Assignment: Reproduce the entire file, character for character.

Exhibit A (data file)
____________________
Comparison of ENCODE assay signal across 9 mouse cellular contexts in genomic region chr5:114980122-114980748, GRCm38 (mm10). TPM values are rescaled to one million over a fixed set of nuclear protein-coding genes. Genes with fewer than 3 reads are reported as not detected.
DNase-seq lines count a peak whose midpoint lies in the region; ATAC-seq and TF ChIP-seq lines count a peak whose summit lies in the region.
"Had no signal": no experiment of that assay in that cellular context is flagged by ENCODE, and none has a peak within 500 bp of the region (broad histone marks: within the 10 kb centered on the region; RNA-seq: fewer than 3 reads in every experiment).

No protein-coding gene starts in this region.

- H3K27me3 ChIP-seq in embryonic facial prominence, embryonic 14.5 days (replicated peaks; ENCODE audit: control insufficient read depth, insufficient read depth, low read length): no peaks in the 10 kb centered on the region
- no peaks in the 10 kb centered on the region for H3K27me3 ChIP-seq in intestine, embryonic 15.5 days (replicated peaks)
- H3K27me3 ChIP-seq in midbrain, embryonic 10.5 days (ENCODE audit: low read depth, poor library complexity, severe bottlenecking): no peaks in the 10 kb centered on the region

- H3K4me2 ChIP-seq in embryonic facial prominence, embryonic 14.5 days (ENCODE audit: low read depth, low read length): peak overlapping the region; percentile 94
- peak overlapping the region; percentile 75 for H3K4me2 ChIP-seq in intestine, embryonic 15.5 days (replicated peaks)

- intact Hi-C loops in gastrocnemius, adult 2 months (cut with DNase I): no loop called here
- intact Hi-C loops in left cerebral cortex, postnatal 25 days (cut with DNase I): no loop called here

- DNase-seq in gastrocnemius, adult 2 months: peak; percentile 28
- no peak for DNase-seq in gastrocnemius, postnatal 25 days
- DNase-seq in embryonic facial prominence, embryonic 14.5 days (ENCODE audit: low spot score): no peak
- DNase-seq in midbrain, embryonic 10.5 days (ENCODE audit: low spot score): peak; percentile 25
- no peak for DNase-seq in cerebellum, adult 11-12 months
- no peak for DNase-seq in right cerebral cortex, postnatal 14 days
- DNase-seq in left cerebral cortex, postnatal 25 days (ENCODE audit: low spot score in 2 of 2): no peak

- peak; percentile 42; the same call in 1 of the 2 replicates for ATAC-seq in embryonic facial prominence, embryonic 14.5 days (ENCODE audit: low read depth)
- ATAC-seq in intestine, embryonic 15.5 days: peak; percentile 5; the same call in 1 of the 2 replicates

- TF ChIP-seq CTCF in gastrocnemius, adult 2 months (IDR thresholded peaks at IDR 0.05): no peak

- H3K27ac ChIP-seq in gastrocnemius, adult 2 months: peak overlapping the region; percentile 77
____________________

Comparison of ENCODE assay signal across 9 mouse cellular contexts in genomic region chr5:114980122-114980748, GRCm38 (mm10). TPM values are rescaled to one million over a fixed set of nuclear protein-coding genes. Genes with fewer than 3 reads are reported as not detected.
DNase-seq lines count a peak whose midpoint lies in the region; ATAC-seq and TF ChIP-seq lines count a peak whose summit lies in the region.
"Had no signal": no experiment of that assay in that cellular context is flagged by ENCODE, and none has a peak within 500 bp of the region (broad histone marks: within the 10 kb centered on the region; RNA-seq: fewer than 3 reads in every experiment).

No protein-coding gene starts in this region.

- H3K27me3 ChIP-seq in embryonic facial prominence, embryonic 14.5 days (replicated peaks; ENCODE audit: control insufficient read depth, insufficient read depth, low read length): no peaks in the 10 kb centered on the region
- no peaks in the 10 kb centered on the region for H3K27me3 ChIP-seq in intestine, embryonic 15.5 days (replicated peaks)
- H3K27me3 ChIP-seq in midbrain, embryonic 10.5 days (ENCODE audit: low read depth, poor library complexity, severe bottlenecking): no peaks in the 10 kb centered on the region

- H3K4me2 ChIP-seq in embryonic facial prominence, embryonic 14.5 days (ENCODE audit: low read depth, low read length): peak overlapping the region; percentile 94
- peak overlapping the region; percentile 75 for H3K4me2 ChIP-seq in intestine, embryonic 15.5 days (replicated peaks)

- intact Hi-C loops in gastrocnemius, adult 2 months (cut with DNase I): no loop called here
- intact Hi-C loops in left cerebral cortex, postnatal 25 days (cut with DNase I): no loop called here

- DNase-seq in gastrocnemius, adult 2 months: peak; percentile 28
- no peak for DNase-seq in gastrocnemius, postnatal 25 days
- DNase-seq in embryonic facial prominence, embryonic 14.5 days (ENCODE audit: low spot score): no peak
- DNase-seq in midbrain, embryonic 10.5 days (ENCODE audit: low spot score): peak; percentile 25
- no peak for DNase-seq in cerebellum, adult 11-12 months
- no peak for DNase-seq in right cerebral cortex, postnatal 14 days
- DNase-seq in left cerebral cortex, postnatal 25 days (ENCODE audit: low spot score in 2 of 2): no peak

- peak; percentile 42; the same call in 1 of the 2 replicates for ATAC-seq in embryonic facial prominence, embryonic 14.5 days (ENCODE audit: low read depth)
- ATAC-seq in intestine, embryonic 15.5 days: peak; percentile 5; the same call in 1 of the 2 replicates

- TF ChIP-seq CTCF in gastrocnemius, adult 2 months (IDR thresholded peaks at IDR 0.05): no peak

- H3K27ac ChIP-seq in gastrocnemius, adult 2 months: peak overlapping the region; percentile 77